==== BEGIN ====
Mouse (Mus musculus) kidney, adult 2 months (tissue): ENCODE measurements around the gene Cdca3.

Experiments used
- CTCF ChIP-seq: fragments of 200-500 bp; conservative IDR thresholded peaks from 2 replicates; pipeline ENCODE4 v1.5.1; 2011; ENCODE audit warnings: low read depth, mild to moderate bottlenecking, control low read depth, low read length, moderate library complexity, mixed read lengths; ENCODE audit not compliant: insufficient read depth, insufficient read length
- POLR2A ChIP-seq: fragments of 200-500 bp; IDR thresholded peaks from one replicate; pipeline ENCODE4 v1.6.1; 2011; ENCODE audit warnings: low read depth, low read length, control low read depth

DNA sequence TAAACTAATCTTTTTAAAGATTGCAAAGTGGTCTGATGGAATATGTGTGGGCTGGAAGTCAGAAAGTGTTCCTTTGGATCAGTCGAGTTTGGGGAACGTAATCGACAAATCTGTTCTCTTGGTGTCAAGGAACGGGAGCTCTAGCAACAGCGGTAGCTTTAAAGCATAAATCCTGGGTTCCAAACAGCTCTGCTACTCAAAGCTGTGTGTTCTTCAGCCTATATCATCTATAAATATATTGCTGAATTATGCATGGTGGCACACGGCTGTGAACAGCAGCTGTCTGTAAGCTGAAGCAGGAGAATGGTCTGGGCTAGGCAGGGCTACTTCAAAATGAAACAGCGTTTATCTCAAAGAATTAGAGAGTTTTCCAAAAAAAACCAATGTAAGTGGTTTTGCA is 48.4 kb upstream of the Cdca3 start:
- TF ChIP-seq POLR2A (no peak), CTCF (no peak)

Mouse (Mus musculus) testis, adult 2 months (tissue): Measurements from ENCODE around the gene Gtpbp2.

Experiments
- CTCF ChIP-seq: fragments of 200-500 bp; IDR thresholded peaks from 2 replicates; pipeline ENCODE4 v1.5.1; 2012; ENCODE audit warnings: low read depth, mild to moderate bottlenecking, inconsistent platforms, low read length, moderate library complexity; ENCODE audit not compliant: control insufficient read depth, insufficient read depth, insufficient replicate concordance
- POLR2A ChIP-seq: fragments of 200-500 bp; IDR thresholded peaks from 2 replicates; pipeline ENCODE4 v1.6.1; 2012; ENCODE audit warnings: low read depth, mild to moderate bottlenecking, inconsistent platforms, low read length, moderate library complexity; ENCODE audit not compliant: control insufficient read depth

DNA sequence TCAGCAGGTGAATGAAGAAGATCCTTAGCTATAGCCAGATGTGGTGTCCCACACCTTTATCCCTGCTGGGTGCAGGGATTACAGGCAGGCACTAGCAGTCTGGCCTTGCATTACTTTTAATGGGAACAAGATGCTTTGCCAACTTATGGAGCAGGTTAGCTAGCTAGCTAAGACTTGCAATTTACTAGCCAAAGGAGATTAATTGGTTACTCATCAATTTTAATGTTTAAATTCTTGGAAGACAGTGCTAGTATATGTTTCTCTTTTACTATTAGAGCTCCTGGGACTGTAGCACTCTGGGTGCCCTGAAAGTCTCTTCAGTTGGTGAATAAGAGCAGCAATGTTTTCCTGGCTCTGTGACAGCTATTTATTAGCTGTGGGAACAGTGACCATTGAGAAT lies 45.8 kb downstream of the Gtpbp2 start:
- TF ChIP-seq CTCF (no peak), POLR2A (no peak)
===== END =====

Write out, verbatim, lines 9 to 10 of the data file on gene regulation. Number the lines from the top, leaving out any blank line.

- CTCF ChIP-seq: fragments of 200-500 bp; IDR thresholded peaks from 2 replicates; pipeline ENCODE4 v1.5.1; 2012; ENCODE audit warnings: low read depth, mild to moderate bottlenecking, inconsistent platforms, low read length, moderate library complexity; ENCODE audit not compliant: control insufficient read depth, insufficient read depth, insufficient replicate concordance
- POLR2A ChIP-seq: fragments of 200-500 bp; IDR thresholded peaks from 2 replicates; pipeline ENCODE4 v1.6.1; 2012; ENCODE audit warnings: low read depth, mild to moderate bottlenecking, inconsistent platforms, low read length, moderate library complexity; ENCODE audit not compliant: control insufficient read depth